When I was researching my first book, "The Asian Grandmothers Cookbook," several Chinese Americans I spoke to told me that their parents prepared steamed chicken or duck instead of roast turkey for Thanksgiving. I wasn’t surprised because steaming is more traditional than roasting in many Asian cultures.
One person recalled that she ate steamed turkey during the holidays when she was growing up. I was doubtful you could find a steamer large enough to fit a turkey (maybe the turkey was in parts?!), but who knows, maybe industrial-sized steamers are available in a Chinatown somewhere!
Ever since then, I’ve been intrigued by the idea of steaming a bird for Thanksgiving. Truth be told, I’ve never steamed poultry before and I wasn’t sure where to start. But I knew I didn’t want to attempt steaming a turkey; I didn’t want to wrestle a 12-pound turkey (the smalllest I could find) into a steaming apparatus, nor did I want to risk serving a raw bird to my guests. So I settled on a whole chicken.
In September, I received a copy of Kian Lam Kho’s just-released "Phoenix Claws and Jade Trees: Essential Techniques of Authentic Chinese Cooking" (Clarkson Potter, September 2015). As I perused the recipes in this 368-page tome, I found a couple of recipes (or parts of recipes) for steamed chicken. One recipe–the recipe for “Tea Smoked Duck” — called out my name.
Making Kian’s tea-smoked duck is a four-part process – marinating, steaming, smoking, and deep-frying. I decided to simplify the recipe by marinating, steaming, and finally roasting the chicken until burnished. (Go here for tips on stovetop steaming.)
I know I said I wanted to a steamed chicken, and you most definitely can stop there (just paint some sesame oil all over the skin to make it shine). However, I found the pale chicken quite unfestive and wanted to go one step further and give the bird some color. Either way, the chicken is delicious, with the marinade permeating every morsel of meat. Although I must say that the sweet and tangy glaze shellacs the skin beautifully and makes the chicken taste extra special.
So if you’re open to a different kind of bird this Thanksgiving, do give this recipe a try!
Happy Thanksgiving everyone!!
Steamed Thanksgiving Chicken
Adapted from "Phoenix Claws and Jade Trees" by Kho Kian Lam (Clarkson Potter, 2015)
This isn’t your run-of-the-mill Thanksgiving bird both in terms of flavors or technique. The Chinese ingredients and cooking method are a nod to my cultural heritage, yet the preparation is tedious enough to make this a special occasion dish (aren’t all dishes meant for special occasions long-drawn and laborious?). The original recipe calls for duck; feel free to buy that instead. Or, if you prefer white meat, do as my husband's famliy once did and purchase ONLY the turkey breast. That should fit in your steaming apparatus.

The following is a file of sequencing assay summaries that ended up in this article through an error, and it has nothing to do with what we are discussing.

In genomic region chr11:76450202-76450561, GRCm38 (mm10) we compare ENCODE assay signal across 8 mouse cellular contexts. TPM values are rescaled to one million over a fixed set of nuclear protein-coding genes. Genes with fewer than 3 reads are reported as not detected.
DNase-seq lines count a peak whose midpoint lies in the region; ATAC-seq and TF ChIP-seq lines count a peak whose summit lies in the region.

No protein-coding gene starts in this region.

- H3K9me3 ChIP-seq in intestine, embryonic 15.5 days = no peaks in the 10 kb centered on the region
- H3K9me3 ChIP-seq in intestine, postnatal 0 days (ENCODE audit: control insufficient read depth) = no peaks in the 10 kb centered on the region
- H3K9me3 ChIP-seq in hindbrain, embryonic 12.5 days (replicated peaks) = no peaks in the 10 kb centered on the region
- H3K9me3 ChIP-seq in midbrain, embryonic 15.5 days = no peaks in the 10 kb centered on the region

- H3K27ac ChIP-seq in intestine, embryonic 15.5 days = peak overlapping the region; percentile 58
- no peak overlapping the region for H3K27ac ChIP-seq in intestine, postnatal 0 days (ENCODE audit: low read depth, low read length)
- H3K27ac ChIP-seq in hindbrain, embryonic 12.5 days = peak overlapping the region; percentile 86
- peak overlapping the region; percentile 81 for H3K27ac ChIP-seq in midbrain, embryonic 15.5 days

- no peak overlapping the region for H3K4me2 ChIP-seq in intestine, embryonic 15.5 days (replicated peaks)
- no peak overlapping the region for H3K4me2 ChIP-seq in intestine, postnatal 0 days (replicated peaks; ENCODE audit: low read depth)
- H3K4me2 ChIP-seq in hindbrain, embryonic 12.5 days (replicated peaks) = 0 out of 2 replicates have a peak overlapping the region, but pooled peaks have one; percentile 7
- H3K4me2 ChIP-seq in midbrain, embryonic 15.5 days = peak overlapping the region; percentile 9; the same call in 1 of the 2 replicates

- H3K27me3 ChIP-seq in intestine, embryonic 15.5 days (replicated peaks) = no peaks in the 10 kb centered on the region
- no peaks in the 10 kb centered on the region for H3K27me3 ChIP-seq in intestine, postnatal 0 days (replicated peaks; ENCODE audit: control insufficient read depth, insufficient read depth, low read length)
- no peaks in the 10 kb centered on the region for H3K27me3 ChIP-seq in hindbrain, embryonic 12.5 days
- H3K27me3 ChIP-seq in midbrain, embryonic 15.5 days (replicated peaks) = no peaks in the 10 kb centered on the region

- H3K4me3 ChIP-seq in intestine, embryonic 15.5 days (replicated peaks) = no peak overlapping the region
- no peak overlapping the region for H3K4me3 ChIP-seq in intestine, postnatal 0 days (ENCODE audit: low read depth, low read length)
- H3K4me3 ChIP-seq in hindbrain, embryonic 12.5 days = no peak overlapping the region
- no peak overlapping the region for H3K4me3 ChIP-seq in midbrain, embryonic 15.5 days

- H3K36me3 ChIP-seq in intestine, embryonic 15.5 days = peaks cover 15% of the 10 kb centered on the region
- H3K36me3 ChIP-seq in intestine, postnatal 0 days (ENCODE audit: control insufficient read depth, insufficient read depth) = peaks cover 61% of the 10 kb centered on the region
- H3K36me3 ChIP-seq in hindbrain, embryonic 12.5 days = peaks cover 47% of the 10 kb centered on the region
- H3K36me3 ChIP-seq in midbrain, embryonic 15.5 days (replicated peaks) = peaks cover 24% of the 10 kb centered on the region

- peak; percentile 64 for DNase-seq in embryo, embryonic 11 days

1/2 cup soy sauce
1/2 cup Shaoxing cooking wine
1/4 cup sugar
1 (2-inch long) fresh ginger
2 tablespoons salt
3 whole star anise
4 ounces cassia bark (I used one large cinnamon stick)
1 tablespoon Sichuan peppercorns (substitute black pepper if desired)
1 tablespoon whole cloves
1 tablespoon fennel seeds
1 whole chicken (3 to 4 pounds)
1/4 cup honey
1 tablespoons white rice vinegar
1 tablespoon warm water
1. Put all the ingredients for the marinade in a large saucepan and bring to a boil. Adjust the heat until it starts to simmer and cook for 20 minutes. Cool to room temperature.
2. Put the chicken in a large zip top bag and pour the marinade over. Seal and marinate in the refrigerator for at least 8 hours, or overnight, flipping the chicken every few hours.
3. Put a wire rack in a wok or large Dutch oven. I didn’t have one that would fit so I arranged 3 pairs of chopsticks in a grid (see photo below). Add enough water to just cover the wire rack or chopsticks. Remove the chicken, scraping off any solids clinging to its skin and transfer to a platter. Put the platter on the steamer rack or chopstick grid. Cover and steam for 1 hour to 1 hour and 15 minutes, until a thermometer inserted into the thigh reaches a temperature of 160 degrees F.
4. Remove the chicken from the wok and let it air-dry at room temperature for one hour.
5. Mix together the honey, vinegar and water in a small bowl. Brush the honey-vinegar mixture on both sides of the chicken and refrigerate uncovered for 3 to 4 hours to air-dry, or as long as you can manage. Save the honey-vinegar mixture.
Preheat your oven to 400 degrees F.
6. Brush the chicken with the honey-vinegar glaze again. Fill the bottom of a roasting pan fitted with a rack with about 2 cups of water (this will catch the drippings and prevent it from burning). Place the chicken breast-side down on the rack and roast for 15 minutes, until the skin is brown and glossy.
7. Let it rest for 10 minutes before carving. Serve with Sticky Rice Stuffing.
1. In the original recipe, Kian lists maltose syrup (available at Asian markets) or honey, which is what I used, to make the glaze. I reckon maple syrup would work, too.
2. Kian’s marinade calls for 11 ingredients. If you find the number too daunting, you can simply rub coarse salt all over the chicken skin and stuff the cavity with ginger, garlic and green onions for a Hainanese-style chicken or just take your pick of marinades.
3. The skin on this chicken tastes lovely indeed but it isn't crispy. The trick to crispy skin on your bird – such as that sheathing Peking Duck – is to air-dry it uncovered in your fridge for 2 to 3 days before roasting until it "has the texture of a dry sausage casing" according to Kian. Try it and see what happens!
4. Considering how many steps this recipe requires, you can start several days ahead. Great news for Thanksgiving prep!
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